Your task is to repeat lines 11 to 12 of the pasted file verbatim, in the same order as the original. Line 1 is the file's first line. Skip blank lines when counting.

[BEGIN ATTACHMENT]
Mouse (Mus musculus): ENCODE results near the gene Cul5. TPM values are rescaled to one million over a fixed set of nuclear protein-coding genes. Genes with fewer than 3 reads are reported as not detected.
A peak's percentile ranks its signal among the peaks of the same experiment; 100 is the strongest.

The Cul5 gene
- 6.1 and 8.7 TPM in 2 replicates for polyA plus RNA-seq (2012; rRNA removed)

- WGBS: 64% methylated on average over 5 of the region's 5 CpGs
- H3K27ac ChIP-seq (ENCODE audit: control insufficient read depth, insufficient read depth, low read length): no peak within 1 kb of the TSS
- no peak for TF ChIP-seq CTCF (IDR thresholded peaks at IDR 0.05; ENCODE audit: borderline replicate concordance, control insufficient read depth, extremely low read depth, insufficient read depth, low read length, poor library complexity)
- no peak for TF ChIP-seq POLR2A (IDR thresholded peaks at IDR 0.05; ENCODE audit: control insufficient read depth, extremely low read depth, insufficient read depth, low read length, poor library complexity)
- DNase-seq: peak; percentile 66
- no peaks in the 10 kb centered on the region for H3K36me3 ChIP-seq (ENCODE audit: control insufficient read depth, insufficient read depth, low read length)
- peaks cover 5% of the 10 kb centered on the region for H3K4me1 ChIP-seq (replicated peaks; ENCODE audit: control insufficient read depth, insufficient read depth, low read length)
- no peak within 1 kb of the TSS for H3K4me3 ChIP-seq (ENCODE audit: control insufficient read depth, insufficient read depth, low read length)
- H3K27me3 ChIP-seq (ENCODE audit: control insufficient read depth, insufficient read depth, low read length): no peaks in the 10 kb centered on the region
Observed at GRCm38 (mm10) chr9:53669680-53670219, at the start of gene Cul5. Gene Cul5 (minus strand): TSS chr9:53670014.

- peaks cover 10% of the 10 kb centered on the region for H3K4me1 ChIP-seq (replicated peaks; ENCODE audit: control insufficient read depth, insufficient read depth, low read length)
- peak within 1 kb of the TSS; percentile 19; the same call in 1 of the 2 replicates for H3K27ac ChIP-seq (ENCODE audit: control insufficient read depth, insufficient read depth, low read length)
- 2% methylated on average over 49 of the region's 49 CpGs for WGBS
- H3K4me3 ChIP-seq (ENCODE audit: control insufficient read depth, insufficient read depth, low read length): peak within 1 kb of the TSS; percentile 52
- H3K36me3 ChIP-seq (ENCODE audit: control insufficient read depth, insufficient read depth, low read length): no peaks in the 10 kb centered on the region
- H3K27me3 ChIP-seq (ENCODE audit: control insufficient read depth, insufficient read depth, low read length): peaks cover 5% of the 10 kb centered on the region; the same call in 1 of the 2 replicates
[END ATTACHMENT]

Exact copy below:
- peaks cover 5% of the 10 kb centered on the region for H3K4me1 ChIP-seq (replicated peaks; ENCODE audit: control insufficient read depth, insufficient read depth, low read length)
- no peak within 1 kb of the TSS for H3K4me3 ChIP-seq (ENCODE audit: control insufficient read depth, insufficient read depth, low read length)